There is a perverse ‘social contract’ that can be found in places like Rio de Janeiro, Johannesburg, or Mexico City – where a small elite swap their disproportionate access to wealth, opportunities and political representation for living within gated communities, spending fortunes in security, being afraid. Its best illustration may well come from those parts of favelas in the South Side of Rio that have become militarised no-go zones for the Brazilian state; overlooking, in close proximity, the richest areas in town, they seem to say: ‘we may have no welfare, we may have no political voice, but we’re still here. Look over your shoulder – we’re in it together’.

Of course, social problems in Europe are far from that level. But the point here is that accepting inequality is a Faustian pact: ultimately, one buys into a spiraling trade-off between consumption and privilege – even if that is the dubious privilege of security services – and rights – the right to move freely without fear, the right to good public services etc. You can have a shiny new car, but if one day it is stolen, or breaks down because the city has flooded, public transport will be either too bad or too dangerous for you to use. You can have ridiculously expensive shoes, but someone, some day, may decide to take them from you at gunpoint. Looting and theft are, in fact, just another side of this trade-off; what compensates it, like a sort of ‘unofficial’ (if inefficient) wealth redistribution mechanism. Roll back shared infrastructure and services and replace them with consumption, and those who cannot consume but are constantly enjoined to do so will acquire goods by ‘other means’.

Do not address these issues, and they take root: see, for example, the territorial control exercised by drug cartels in parts of Mexico, or how São Paulo’s Primeiro Comando da Capital (First Commando of the Capital) has managed to shut down the city twice (not unlike what happened in London in the last few days). And no amount of heavy-handed policing can stop this dynamic. Places where social disparity is the highest tend to be those where the police is most clearly a brutal instrument to protect the rich from the poor, and still are among the most violent. Being hell for the poor does not make it paradise for the rich. Or maybe the super rich – like those who, in places like these, move about in their helicopters – will not notice the difference. Everyone else, however, will somehow chip in to pay the price of this pact.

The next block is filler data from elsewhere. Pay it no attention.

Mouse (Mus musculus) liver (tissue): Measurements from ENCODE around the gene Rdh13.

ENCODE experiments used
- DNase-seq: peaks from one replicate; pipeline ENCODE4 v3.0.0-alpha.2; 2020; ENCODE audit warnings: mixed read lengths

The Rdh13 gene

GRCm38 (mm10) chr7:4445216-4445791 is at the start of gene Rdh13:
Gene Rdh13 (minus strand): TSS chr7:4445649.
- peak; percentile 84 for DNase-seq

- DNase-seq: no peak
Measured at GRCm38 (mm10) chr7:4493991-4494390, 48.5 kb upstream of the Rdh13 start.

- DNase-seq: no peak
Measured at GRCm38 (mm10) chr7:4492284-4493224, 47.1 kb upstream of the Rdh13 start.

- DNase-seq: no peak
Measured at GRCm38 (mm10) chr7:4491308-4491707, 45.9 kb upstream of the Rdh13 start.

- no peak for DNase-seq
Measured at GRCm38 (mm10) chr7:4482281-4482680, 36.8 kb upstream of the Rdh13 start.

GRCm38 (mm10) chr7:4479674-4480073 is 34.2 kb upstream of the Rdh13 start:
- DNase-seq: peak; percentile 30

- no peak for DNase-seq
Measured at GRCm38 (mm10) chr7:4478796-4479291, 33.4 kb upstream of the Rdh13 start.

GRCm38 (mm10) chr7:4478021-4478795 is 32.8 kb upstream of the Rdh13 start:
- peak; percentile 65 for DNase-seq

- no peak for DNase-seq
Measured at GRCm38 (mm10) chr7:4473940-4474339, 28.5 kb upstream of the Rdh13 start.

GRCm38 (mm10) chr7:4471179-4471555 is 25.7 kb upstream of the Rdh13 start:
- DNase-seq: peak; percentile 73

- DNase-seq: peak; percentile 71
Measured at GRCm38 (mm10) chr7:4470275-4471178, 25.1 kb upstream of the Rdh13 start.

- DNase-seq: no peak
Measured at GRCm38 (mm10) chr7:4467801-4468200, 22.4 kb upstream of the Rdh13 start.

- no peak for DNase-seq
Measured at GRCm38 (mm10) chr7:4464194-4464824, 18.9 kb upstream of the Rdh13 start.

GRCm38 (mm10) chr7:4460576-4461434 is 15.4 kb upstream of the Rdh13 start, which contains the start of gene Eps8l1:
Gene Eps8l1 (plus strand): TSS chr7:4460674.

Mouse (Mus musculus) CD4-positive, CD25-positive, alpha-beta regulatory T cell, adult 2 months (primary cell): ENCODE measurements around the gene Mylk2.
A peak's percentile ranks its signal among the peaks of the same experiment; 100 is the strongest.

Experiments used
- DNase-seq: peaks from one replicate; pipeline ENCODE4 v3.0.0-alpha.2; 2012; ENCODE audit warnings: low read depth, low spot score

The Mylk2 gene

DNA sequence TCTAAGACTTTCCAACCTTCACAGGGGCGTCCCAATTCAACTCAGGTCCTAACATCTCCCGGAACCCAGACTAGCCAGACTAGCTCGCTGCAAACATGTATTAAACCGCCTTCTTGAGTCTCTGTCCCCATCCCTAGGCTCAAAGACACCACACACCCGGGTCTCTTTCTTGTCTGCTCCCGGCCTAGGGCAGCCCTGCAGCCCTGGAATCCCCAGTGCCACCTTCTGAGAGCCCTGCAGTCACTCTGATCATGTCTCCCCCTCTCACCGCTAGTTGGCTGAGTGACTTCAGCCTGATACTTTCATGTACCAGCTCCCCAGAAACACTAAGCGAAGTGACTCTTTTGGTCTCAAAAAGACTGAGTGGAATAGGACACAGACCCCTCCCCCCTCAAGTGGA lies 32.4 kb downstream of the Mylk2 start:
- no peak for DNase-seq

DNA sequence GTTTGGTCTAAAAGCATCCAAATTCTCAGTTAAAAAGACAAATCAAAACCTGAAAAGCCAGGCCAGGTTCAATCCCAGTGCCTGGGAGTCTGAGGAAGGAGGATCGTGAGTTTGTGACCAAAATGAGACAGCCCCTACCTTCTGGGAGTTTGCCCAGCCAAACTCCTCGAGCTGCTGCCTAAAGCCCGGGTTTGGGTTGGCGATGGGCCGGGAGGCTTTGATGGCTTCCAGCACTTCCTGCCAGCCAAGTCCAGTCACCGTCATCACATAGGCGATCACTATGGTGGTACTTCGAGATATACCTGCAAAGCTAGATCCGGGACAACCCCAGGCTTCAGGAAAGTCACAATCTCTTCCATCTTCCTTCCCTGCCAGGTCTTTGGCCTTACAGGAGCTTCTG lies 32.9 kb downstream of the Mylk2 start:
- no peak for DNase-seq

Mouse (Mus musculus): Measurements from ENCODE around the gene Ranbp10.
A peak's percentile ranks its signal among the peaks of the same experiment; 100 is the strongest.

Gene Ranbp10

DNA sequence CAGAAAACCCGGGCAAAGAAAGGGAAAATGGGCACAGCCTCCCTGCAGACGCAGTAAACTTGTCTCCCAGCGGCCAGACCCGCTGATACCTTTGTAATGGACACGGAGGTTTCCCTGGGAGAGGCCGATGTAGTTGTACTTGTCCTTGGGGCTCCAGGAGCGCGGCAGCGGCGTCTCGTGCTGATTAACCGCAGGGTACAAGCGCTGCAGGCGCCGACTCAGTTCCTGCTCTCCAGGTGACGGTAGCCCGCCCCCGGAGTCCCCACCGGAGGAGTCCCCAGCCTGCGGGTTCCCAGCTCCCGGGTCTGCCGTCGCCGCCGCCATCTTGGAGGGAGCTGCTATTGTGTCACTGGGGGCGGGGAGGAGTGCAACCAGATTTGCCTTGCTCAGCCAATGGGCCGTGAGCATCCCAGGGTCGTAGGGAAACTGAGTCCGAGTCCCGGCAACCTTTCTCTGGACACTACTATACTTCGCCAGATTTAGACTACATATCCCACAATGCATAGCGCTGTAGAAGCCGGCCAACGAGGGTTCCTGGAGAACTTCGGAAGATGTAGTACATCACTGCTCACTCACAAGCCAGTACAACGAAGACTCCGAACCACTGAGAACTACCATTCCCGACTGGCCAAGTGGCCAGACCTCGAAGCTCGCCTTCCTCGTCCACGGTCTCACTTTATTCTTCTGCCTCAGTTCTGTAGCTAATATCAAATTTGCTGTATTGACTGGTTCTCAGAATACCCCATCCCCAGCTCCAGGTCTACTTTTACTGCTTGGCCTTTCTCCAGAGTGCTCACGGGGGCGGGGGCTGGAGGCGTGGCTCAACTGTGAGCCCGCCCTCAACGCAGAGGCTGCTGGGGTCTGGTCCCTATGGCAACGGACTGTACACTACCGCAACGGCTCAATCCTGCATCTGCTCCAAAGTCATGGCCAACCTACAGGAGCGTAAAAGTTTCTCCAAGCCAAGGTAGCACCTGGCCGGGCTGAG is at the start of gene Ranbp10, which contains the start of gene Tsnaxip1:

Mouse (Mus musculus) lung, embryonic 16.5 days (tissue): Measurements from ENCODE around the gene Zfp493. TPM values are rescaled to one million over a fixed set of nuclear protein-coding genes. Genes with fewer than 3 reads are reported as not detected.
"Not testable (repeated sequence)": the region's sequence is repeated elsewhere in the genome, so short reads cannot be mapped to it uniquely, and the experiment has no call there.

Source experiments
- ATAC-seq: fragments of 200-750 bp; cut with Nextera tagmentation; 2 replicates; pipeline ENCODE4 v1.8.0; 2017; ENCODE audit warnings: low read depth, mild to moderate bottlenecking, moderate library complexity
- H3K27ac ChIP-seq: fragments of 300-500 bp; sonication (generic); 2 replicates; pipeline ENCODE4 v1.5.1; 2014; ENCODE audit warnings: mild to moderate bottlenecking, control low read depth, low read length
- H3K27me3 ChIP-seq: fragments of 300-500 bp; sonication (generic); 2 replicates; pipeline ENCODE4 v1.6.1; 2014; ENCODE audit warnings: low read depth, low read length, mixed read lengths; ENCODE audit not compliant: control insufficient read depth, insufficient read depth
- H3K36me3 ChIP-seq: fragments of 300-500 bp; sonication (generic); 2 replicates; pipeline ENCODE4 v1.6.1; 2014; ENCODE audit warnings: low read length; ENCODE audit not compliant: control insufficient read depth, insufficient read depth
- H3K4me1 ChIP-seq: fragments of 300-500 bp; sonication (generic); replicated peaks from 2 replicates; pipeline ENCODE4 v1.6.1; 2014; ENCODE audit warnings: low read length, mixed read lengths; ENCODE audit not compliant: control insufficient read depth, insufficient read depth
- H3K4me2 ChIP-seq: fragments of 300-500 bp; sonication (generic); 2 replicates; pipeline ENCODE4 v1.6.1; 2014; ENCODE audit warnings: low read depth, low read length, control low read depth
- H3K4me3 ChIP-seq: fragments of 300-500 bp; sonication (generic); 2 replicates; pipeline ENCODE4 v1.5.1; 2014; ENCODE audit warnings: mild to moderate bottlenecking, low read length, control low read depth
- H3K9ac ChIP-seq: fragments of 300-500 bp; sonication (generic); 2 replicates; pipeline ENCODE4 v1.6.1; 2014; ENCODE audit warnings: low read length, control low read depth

Ultimately, then, the UK rioters need not have been ‘thinking politics’ to send a political message; for the final lesson to be drawn is no different from that coming from the ‘explicitly’ political protests in Greece, Spain or Israel: the gap between rich and poor is getting bigger and bigger, and the vast majority feel more and more cheated. If things are not to get uglier, the time to change course is now.

When Spain won the World Cup, Barcelona, an Argentinean publication sarcastically named after the favoured destination of that country’s migrants, celebrated it with a tongue-in-cheek cover: ‘Crisis, unemployment, poverty, the end of welfare, submission to the IMF and sporting success: the poor countries of the world salute the Spanish – Welcome to the Third World!’. Apart from being a brilliant joke, the headline made an excellent point: why is it that what is crystal clear for people in the global North when talking about the global South seems so difficult to process when it happens ‘at home’? Ask any relatively well-informed British citizen about violence in Brazil, and they are likely to tell you something about unequal wealth distribution, lack of opportunities, or even how the drug traffic goes to places where the state has never been, how many young men see carrying a gun as the only way to earn a sense of worth and respect, how the police make matters worse by being widely perceived as corrupt and prejudiced, and how the political system mostly reproduces this situation. And yet, right now, I can imagine that lady I saw in Victoria. ‘Why should I listen to you?’, she is saying. ‘Your country has much greater social problems than mine.’

Well, yes, madam. That is exactly why.

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7 Responses to The other side of ‘we’re all in it together’

  1. giuseppecaruso says:

    Great piece OQ, i like particularly the way in which you first acknowledge the deeply human impossibility in times of crisis to “rationalize away” deep emotions (fear in this case), then you delve into social dynamics of inequality and, finally illustrate the political nature of the UK riots.